My name is Rhys, a first time dad blogging about my adventures and experiences of being a parent. [email protected]

UK employment rate may be at a high but we need to be mindful of industry gaps

Commenting on the latest employment figures, Lewis Fawsitt, Corporate Sales Director at UK leading specialist recruitment agency Acorn said:

“Halfway through the year, employment rate is hitting a new record high. At 75.6%, we’re seeing an increase compared to this time last year (74.8%) and the joint highest since comparable records began in 1971.

“The Labour Force survey showed that between November 2017 to April 2018, the number of people in work continued to increase, while the number of unemployed people decreased.

“We now count 32.39 million people in employment with 1.42 million unemployed, and the number of people aged from 16 to 64 years not working and not seeking or available to work (economically inactive) has also continued to decrease. There are some positive signs at long last of wage inflation as both job availability and competition for skills increases.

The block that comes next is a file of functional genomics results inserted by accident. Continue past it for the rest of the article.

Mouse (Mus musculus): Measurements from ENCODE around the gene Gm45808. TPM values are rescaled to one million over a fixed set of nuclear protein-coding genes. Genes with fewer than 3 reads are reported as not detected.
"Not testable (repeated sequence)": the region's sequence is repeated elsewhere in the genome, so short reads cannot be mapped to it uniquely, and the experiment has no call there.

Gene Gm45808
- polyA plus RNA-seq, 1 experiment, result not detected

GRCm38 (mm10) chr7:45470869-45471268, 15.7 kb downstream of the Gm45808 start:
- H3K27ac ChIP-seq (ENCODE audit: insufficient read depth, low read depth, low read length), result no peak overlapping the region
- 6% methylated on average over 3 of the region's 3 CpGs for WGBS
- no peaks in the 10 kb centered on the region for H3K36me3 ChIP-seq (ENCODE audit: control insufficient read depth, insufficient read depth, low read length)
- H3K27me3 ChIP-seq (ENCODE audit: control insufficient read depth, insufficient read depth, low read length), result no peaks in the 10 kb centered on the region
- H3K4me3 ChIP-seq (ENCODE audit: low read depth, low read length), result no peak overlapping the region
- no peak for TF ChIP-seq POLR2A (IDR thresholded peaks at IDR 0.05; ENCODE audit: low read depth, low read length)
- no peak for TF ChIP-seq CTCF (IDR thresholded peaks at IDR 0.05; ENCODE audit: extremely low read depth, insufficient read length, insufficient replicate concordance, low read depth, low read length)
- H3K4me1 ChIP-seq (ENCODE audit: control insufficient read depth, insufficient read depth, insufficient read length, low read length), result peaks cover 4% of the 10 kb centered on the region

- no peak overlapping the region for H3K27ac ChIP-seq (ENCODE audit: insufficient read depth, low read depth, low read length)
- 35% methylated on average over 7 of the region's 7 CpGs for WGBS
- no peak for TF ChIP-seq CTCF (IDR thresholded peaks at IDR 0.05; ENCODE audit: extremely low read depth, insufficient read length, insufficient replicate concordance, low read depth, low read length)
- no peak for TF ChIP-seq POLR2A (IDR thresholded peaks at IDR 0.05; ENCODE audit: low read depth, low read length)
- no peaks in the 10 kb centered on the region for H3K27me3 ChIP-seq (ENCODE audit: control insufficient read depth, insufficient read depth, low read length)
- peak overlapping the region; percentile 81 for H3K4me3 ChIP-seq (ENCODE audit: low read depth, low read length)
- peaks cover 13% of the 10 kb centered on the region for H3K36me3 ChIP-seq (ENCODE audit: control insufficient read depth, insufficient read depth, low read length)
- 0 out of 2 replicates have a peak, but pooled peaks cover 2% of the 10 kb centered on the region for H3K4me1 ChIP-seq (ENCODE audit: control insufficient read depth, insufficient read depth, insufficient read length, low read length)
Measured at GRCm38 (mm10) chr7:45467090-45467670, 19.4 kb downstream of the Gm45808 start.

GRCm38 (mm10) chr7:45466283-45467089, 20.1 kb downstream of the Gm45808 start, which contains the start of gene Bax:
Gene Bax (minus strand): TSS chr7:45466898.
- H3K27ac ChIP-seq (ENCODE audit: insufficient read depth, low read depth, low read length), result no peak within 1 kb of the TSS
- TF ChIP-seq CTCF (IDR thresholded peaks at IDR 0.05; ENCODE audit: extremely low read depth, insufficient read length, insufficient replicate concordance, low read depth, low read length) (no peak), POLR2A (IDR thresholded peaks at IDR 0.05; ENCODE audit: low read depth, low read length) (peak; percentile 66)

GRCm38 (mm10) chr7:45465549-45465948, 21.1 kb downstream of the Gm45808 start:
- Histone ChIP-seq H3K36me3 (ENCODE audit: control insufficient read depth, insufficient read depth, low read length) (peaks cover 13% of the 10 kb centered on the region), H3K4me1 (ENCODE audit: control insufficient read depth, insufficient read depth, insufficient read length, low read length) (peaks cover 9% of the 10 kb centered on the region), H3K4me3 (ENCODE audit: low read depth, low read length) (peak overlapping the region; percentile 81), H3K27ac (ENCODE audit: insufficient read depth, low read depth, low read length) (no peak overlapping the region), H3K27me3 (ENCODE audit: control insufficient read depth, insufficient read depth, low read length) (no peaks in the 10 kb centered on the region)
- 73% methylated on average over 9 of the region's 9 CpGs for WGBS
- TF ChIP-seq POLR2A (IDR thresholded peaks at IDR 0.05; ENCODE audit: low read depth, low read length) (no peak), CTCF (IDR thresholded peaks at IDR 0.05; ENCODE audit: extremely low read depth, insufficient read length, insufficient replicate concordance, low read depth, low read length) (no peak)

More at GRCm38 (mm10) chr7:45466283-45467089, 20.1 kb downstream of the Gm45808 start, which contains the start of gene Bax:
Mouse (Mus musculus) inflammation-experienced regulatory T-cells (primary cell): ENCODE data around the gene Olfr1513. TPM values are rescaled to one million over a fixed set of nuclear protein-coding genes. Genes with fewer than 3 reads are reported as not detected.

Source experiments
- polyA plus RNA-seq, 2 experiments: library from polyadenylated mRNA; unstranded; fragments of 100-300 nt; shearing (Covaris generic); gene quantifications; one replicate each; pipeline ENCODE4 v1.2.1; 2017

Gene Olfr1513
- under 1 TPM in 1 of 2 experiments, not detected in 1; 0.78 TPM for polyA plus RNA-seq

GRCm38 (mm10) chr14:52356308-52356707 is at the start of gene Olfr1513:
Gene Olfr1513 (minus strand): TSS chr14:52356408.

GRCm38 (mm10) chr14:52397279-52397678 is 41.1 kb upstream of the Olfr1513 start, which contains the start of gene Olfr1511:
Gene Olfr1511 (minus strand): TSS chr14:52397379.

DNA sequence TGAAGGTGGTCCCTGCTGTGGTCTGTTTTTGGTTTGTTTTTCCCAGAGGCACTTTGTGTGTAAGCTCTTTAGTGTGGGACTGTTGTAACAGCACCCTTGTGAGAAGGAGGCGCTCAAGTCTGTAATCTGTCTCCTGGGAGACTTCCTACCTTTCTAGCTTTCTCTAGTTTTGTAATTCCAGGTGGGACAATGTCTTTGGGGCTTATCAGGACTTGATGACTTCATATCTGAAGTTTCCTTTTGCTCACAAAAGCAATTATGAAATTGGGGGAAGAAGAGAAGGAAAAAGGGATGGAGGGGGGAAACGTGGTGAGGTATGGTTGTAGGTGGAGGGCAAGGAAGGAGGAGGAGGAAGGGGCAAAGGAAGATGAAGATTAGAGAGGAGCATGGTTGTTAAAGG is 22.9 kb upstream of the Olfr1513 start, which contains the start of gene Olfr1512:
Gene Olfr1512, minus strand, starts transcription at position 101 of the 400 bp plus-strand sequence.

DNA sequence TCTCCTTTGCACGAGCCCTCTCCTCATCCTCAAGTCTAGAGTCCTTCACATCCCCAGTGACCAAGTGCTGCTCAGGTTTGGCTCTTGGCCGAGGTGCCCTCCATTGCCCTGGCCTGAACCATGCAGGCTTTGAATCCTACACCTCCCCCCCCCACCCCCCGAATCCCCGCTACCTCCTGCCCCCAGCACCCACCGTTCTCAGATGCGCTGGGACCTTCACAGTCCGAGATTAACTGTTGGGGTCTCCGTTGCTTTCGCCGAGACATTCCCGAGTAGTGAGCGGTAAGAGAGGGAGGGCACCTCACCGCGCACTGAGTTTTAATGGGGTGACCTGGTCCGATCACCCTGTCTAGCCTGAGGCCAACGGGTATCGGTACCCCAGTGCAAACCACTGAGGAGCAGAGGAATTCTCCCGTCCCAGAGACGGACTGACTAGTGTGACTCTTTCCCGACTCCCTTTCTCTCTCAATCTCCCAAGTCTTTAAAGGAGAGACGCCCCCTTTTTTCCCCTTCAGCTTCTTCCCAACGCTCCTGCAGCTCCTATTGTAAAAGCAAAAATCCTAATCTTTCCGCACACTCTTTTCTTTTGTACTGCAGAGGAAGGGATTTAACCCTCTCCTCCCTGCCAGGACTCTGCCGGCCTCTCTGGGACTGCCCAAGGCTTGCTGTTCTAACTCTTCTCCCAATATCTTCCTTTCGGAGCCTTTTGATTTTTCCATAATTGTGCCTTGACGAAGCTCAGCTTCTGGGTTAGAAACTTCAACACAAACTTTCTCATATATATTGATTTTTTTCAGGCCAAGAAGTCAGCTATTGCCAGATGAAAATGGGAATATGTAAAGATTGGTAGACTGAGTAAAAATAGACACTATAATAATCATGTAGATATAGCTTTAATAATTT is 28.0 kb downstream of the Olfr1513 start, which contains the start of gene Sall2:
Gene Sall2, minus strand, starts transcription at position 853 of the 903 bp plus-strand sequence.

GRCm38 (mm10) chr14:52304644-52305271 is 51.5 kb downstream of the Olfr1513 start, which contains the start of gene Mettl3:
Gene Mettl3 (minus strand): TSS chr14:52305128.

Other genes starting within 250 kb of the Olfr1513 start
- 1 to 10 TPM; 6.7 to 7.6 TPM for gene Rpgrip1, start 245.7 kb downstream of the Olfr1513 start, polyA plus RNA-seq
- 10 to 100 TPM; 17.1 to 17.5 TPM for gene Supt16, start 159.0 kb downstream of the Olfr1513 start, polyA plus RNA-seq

“This new record is indicative of a strong job market and deserves to be celebrated. But whilst Brexit negotiations remain uncertain and whilst the UK economy continues to grapple with the relative strength of the pound, it’s important to keep a critical eye.

“Among challenges to be tackled are the specialist skills gaps facing several UK industries – including aerospace, energy, construction and IT. These are at risk of being further exacerbated if Brexit negotiations don’t run smoothly.

“As a leading recruitment agency, Acorn is working closely with these industries, academia and other training providers across the country to ensure people get the opportunities they deserve, and businesses the skills they require. 

“There has also been much discussion about the nature and quality of the work that people are doing, however, it has been our experience at Acorn that there are a number of good job opportunities available, both temporary and permanent.

“And with third quarter statistics usually buoyed by the increase in seasonal employment around the summer, we remain very optimistic about the labour market for the second half of the year.”